That being said, every game is different! And new games are being released all the time. Nothing beats close parental supervision for keeping your kids safe. If you aren’t sure your kids games are safe from unsavory characters, take the time to watch and do some of your own research.
For a few minutes effort on your part, you could be saving your kids a ton of problems.
Then there’s the fact that games themselves have become incredibly good at becoming addictive. So much of modern game design—from endless leveling-up options, to character development, even to the bright, bedazzling colors they use—is specifically made that way to draw a gamer in and keep them transfixed.
And we’re talking hundreds, possibly even thousands of hours of game time.
It is incredibly easy for kids, in particular, to get sucked into gaming, but even adults fall prey. There’s an entire arm of addiction counseling now which focuses on gaming addiction and how to beat it.
The best thing you can do to prevent the possibility of obsessive gaming is to set limits, preferably in advance.
One parameter you may wish to consider is putting a ban on gaming on school days. Then give your gamer fan a generous chunk of dedicated gaming time on the weekends to make up for it.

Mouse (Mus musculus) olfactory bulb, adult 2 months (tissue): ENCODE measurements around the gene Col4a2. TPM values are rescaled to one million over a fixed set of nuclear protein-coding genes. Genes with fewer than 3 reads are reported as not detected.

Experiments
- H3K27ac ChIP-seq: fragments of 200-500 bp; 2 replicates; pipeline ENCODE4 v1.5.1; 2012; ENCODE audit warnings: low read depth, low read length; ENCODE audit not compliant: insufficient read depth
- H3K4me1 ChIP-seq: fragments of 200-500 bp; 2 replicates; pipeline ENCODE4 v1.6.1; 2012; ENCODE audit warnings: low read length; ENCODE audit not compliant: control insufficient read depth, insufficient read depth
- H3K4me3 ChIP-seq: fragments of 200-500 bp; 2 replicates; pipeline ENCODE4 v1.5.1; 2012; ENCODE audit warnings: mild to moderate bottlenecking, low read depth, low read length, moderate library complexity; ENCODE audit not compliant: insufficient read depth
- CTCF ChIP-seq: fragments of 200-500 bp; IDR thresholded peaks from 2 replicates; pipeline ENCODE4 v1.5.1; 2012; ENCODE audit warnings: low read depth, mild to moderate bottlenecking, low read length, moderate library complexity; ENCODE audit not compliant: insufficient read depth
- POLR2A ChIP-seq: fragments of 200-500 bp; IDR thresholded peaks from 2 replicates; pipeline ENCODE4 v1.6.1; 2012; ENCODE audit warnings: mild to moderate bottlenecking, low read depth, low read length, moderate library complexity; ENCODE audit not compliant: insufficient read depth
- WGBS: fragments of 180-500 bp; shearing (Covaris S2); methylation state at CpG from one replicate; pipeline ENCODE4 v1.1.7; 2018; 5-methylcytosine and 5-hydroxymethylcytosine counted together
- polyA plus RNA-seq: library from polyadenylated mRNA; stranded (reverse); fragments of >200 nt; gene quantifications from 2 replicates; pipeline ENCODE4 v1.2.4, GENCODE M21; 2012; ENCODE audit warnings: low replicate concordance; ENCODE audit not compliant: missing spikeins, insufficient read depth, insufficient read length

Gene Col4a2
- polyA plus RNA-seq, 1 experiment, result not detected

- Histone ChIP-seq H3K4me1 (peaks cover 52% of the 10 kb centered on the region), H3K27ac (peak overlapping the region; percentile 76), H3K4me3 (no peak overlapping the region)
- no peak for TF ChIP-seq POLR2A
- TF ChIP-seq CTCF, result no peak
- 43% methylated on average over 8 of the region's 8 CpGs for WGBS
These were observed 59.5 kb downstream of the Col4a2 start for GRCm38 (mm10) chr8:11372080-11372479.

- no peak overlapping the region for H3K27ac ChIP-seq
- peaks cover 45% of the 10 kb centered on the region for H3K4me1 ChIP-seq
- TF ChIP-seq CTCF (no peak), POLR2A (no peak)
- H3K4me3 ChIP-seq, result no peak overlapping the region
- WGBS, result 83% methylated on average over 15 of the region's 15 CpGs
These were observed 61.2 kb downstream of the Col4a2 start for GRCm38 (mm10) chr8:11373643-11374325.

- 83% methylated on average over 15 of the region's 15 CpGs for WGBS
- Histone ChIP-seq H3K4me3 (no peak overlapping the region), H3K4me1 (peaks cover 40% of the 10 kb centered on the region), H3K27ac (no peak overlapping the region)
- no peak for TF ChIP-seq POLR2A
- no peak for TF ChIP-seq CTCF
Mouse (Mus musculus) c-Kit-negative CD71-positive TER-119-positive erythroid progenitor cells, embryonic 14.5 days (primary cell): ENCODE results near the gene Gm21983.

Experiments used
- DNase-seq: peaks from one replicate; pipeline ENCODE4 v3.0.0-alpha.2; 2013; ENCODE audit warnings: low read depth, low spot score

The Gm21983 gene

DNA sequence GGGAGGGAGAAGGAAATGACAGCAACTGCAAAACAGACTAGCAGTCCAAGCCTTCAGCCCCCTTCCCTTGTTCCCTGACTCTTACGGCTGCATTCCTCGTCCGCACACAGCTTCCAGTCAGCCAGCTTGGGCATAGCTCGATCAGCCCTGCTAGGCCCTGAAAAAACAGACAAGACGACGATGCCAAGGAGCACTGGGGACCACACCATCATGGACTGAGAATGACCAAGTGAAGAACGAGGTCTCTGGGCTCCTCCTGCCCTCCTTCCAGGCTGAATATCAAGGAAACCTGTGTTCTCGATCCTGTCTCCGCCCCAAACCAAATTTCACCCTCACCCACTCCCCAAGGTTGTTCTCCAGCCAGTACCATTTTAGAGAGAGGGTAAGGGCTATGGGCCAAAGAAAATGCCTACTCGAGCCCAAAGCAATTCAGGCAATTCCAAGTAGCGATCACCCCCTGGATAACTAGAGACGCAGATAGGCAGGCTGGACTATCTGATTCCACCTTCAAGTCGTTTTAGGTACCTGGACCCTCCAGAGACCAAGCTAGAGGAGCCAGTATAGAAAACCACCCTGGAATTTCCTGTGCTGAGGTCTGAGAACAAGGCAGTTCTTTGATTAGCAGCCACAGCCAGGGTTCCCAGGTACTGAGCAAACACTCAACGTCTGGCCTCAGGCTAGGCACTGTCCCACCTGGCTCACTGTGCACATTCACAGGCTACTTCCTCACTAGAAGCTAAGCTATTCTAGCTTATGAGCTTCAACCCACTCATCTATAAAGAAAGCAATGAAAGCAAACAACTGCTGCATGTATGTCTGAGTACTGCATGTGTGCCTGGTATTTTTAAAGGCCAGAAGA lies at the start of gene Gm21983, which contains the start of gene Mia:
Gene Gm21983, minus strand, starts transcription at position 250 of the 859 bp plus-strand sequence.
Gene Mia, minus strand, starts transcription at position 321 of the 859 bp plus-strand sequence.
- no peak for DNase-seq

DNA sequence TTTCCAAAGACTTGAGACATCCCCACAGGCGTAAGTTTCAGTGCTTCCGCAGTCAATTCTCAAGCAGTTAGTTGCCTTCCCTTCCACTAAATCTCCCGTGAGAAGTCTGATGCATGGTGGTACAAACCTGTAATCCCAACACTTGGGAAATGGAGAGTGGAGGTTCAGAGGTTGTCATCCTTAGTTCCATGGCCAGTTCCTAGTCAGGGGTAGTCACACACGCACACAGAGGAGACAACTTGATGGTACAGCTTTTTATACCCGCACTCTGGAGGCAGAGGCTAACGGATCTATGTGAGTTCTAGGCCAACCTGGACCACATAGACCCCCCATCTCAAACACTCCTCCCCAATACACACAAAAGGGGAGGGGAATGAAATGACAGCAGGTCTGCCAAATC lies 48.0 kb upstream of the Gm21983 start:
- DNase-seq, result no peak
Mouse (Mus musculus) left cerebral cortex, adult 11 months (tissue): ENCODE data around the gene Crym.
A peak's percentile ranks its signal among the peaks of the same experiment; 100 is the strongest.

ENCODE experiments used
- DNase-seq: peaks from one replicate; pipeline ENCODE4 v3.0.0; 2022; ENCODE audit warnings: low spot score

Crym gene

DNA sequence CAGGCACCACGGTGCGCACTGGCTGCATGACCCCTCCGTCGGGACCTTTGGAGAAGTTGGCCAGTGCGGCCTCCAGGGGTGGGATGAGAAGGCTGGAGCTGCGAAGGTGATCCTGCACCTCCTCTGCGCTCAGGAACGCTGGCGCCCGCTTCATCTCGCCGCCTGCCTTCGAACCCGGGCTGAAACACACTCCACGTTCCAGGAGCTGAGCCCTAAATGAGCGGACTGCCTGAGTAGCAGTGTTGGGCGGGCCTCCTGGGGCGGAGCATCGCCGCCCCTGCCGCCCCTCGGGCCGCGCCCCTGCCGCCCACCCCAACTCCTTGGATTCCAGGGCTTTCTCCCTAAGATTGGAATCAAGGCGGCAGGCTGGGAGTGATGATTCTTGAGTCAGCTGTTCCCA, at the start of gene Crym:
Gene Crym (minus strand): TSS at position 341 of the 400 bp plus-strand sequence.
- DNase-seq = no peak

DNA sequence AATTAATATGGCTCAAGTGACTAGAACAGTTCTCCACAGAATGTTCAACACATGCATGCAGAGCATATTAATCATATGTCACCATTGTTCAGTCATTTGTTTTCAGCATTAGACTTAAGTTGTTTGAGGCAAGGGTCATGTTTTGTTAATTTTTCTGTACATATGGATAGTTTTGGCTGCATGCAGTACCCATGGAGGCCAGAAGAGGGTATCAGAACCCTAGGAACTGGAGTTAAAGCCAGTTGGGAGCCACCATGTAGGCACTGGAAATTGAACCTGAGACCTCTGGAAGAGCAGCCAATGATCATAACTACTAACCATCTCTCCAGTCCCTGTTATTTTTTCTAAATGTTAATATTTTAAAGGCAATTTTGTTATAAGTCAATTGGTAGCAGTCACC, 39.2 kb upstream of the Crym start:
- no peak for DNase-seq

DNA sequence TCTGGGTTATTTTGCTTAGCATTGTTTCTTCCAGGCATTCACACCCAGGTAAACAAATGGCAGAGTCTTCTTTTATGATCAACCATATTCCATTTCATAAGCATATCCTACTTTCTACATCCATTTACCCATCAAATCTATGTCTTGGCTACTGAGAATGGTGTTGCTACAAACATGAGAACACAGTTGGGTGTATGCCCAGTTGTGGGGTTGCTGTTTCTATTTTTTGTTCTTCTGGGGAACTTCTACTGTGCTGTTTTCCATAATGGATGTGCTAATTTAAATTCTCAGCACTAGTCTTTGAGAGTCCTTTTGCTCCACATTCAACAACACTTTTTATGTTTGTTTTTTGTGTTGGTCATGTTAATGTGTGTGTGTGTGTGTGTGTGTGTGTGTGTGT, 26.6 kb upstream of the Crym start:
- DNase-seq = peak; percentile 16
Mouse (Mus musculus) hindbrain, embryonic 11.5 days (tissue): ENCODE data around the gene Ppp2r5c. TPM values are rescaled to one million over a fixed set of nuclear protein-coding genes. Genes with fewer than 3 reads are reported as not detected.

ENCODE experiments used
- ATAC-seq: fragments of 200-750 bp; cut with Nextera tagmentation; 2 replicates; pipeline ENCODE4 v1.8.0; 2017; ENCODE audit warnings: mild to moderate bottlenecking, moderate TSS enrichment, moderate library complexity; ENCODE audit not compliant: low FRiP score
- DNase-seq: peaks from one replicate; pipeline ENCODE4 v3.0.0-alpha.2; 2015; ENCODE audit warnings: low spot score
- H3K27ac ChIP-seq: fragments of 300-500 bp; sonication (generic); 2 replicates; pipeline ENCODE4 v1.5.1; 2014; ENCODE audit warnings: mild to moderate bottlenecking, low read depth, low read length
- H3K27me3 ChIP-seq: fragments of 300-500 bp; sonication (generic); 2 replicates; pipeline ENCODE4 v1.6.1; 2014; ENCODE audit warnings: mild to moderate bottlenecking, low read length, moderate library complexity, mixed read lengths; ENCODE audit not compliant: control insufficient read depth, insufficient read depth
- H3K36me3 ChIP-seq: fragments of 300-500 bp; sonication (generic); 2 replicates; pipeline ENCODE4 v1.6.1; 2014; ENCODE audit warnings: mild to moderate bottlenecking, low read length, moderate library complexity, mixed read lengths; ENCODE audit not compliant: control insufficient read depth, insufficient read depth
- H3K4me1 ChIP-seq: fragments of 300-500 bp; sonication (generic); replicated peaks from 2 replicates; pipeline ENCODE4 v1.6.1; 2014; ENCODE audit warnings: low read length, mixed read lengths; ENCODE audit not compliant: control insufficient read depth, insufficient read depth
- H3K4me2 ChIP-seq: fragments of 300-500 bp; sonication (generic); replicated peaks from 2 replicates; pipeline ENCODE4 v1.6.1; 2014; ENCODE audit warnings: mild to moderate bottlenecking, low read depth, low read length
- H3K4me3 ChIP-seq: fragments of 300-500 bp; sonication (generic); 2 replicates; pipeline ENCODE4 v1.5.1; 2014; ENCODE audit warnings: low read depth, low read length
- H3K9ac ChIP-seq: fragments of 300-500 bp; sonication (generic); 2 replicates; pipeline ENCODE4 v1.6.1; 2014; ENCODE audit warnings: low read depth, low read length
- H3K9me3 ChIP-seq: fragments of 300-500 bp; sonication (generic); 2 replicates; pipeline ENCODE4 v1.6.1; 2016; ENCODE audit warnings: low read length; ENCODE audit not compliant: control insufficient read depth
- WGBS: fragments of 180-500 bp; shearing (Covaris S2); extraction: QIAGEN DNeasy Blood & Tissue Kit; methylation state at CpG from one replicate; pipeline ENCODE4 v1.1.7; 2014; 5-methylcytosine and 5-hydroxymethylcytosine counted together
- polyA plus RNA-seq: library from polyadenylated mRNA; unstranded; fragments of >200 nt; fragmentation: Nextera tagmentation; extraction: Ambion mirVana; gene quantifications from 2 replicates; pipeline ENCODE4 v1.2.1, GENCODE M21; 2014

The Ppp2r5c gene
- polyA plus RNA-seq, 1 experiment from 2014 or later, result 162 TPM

Another simple option is to game WITH them! This is a win-win because you get extra cred from your kids for being that cool gamer parent, and you get to watch their gaming. If you begin to see obsessive fixation or addiction creeping in, it gives you time to do something about it before it becomes a big problem.
You may even want to consider investing in some handy hardware! The Amazon Circle Home is designed to give parents more control about how the Internet and Online gaming is used in the home. You can even set curfews, so it’s not you being the bad guy, it’s that machine in the corner!
If you are worried that your kids (or you for that matter) have a problem with gaming, it’s a really good idea to get some help. When addiction becomes full-blown, it can be a hard thing to beat.
Check out this resource curated by the American Addiction Centers. It’ll give you some solid advice and it’s a good place to start.
The most important thing to remember here is that gaming isn’t bad! In fact, there’s a bunch of evidence to suggest that gaming in moderation is good for your kids. But just like pretty much everything in this world, moderation is key. Anything can be bad for you if you have too much of it or consume it the wrong way. Gaming is no exception.
The best thing you can do for your gamer kid is to get involved. Our advice here at Nerds On Call is to make gaming a family activity! Make it something you all talk about. If you can make that effort to be informed and involved, straight away your gamer kids are going to be that much safer. And you might just have fun in the process.